A Poet Speaks from the Visitors' Gallery
MacLeish, Archibald (1892-)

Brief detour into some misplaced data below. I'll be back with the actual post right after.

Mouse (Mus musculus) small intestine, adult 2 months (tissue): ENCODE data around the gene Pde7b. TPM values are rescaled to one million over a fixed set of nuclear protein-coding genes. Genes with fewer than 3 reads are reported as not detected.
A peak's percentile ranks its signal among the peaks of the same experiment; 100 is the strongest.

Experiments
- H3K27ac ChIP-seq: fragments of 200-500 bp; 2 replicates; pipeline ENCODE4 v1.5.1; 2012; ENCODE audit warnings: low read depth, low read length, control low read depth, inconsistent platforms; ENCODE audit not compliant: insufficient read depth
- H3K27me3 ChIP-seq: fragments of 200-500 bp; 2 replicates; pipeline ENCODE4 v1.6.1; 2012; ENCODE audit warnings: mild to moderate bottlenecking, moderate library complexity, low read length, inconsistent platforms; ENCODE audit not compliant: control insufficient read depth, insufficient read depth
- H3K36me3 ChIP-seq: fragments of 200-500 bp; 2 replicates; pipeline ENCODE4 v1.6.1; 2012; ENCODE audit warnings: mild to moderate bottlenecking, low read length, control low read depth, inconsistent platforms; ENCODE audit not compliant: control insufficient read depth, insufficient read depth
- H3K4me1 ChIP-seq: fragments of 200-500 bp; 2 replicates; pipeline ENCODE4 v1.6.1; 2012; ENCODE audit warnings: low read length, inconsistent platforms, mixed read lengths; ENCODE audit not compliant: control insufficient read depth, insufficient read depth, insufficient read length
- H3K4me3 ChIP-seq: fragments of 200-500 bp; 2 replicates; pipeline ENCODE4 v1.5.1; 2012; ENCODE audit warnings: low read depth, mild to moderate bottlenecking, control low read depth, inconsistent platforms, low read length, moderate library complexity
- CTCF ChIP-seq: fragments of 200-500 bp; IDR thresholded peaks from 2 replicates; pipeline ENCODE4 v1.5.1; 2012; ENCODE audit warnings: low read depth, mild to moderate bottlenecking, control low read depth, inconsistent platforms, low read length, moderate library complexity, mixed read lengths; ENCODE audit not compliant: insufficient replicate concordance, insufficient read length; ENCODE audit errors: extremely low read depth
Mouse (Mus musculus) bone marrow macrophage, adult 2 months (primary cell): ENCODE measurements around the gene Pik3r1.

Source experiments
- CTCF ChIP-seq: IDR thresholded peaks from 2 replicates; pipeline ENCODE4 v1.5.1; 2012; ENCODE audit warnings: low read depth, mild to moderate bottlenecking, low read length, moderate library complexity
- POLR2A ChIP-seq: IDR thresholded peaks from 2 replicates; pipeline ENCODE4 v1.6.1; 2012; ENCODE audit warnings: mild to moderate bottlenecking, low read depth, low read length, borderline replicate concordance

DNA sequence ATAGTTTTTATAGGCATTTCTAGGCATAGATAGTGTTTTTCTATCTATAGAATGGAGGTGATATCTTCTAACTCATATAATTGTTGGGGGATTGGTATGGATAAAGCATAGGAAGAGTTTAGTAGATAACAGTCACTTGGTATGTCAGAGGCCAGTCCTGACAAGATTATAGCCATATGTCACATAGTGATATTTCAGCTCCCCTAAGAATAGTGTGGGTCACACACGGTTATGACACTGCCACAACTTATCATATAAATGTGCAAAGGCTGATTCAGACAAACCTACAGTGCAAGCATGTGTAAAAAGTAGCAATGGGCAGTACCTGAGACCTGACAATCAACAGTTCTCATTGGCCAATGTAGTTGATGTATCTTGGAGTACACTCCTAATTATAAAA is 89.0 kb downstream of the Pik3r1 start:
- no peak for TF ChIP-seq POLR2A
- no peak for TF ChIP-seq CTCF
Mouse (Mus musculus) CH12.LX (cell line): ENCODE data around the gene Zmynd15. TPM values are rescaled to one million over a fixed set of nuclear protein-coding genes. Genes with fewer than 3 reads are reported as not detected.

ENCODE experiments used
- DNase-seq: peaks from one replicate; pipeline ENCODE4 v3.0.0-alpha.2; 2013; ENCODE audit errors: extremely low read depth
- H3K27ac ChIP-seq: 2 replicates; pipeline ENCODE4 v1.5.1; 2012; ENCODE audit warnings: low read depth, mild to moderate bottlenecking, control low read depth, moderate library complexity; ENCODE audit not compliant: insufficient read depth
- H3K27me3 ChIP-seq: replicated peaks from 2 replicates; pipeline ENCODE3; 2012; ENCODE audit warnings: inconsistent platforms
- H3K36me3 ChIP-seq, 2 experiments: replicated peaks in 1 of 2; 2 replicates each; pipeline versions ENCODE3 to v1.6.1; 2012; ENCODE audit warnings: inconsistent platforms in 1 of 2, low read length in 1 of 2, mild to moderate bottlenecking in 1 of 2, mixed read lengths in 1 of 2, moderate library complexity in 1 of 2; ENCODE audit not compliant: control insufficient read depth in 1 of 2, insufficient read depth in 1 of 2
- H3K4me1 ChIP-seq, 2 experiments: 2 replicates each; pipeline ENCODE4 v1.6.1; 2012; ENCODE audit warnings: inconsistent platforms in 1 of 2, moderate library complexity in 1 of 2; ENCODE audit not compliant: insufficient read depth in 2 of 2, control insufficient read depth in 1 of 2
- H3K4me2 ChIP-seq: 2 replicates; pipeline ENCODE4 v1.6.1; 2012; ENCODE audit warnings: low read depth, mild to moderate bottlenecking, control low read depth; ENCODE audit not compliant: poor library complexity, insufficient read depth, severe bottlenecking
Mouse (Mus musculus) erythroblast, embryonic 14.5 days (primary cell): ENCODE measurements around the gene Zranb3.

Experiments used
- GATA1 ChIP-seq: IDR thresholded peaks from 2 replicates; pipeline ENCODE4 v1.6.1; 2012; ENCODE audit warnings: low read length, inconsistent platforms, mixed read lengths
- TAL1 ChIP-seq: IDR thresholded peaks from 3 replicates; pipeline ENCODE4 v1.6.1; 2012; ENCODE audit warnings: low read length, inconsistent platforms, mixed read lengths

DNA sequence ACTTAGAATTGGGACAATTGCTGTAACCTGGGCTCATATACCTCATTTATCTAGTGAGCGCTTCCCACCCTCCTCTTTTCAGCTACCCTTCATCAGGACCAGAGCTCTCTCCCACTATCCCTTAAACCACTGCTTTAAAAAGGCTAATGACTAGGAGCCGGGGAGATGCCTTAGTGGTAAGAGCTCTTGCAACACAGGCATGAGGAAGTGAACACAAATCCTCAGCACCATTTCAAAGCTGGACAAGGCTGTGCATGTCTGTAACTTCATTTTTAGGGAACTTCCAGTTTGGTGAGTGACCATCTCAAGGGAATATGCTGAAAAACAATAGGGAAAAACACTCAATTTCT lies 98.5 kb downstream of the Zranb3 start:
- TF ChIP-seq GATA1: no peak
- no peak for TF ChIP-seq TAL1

Have Gentlemen perhaps forgotten this?-- We write the histories. Do Gentlemen who snigger at the poets, Who speak the word professor with guffaws-- Do Gentlemen expect their fame to flourish When we, not they, distribute the applause? Or do they trust their hope of long remembrance To those they name with such respectful care-- To those who write the tittle in the papers, To those who tell the tattle on the air? Do Gentlemen expect the generation That counts the losers out when tolls the bell To take some gossip-caster's estimation, Some junior voice of fame with fish to sell? Do Gentlement believe time's hard-boiled jury, Judging the sober truth, will trust again The words some copperhead who owned a paper Ordered one Friday from the hired men? Have Gentlemen forgotten Mr. Linoln? A poet wrote that story, not a newspaper, Not the New Yorker of the nameless name Who spat with hatred like some others later And left, as they, in his hate his shame. History's not written in the kind of ink The richest man of most ambitious mind Who hates a president enough to print A daily paper can afford or find. Gentlemen have power now and know it, But even the great and most famous kings Feared and with reason to offend the poets Who songs are marble and who marble sings.